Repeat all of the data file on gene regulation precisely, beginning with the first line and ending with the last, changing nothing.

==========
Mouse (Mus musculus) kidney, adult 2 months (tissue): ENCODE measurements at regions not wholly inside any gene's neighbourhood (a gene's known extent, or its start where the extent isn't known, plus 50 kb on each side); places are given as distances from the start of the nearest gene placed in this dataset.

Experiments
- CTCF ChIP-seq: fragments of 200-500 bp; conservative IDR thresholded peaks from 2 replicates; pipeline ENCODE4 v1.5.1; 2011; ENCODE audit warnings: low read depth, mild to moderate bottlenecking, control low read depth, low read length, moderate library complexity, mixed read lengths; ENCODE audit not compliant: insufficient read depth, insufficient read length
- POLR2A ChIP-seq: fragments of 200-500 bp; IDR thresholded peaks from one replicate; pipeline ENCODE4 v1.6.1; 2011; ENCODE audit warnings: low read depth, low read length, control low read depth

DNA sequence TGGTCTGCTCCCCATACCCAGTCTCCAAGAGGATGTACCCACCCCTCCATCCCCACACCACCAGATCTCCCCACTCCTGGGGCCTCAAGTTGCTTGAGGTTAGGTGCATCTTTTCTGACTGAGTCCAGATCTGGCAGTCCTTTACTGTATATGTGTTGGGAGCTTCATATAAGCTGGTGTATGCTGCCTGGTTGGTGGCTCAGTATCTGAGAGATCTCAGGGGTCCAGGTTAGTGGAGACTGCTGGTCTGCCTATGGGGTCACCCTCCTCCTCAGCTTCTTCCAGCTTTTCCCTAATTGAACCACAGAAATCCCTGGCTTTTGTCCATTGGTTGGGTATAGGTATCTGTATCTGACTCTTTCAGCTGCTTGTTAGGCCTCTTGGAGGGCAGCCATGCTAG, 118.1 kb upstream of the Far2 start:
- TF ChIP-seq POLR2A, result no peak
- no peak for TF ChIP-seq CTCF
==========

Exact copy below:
Mouse (Mus musculus) kidney, adult 2 months (tissue): ENCODE measurements at regions not wholly inside any gene's neighbourhood (a gene's known extent, or its start where the extent isn't known, plus 50 kb on each side); places are given as distances from the start of the nearest gene placed in this dataset.

Experiments
- CTCF ChIP-seq: fragments of 200-500 bp; conservative IDR thresholded peaks from 2 replicates; pipeline ENCODE4 v1.5.1; 2011; ENCODE audit warnings: low read depth, mild to moderate bottlenecking, control low read depth, low read length, moderate library complexity, mixed read lengths; ENCODE audit not compliant: insufficient read depth, insufficient read length
- POLR2A ChIP-seq: fragments of 200-500 bp; IDR thresholded peaks from one replicate; pipeline ENCODE4 v1.6.1; 2011; ENCODE audit warnings: low read depth, low read length, control low read depth

DNA sequence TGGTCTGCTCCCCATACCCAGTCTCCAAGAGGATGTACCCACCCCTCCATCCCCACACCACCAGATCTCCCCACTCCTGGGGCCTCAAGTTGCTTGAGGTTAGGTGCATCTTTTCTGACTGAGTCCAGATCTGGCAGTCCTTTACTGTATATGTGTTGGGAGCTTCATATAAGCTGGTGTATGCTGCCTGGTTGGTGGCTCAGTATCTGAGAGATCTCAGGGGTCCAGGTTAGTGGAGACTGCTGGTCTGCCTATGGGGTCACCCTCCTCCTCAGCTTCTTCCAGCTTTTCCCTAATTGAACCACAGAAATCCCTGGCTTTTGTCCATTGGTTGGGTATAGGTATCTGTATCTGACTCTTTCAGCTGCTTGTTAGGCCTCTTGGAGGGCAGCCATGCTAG, 118.1 kb upstream of the Far2 start:
- TF ChIP-seq POLR2A, result no peak
- no peak for TF ChIP-seq CTCF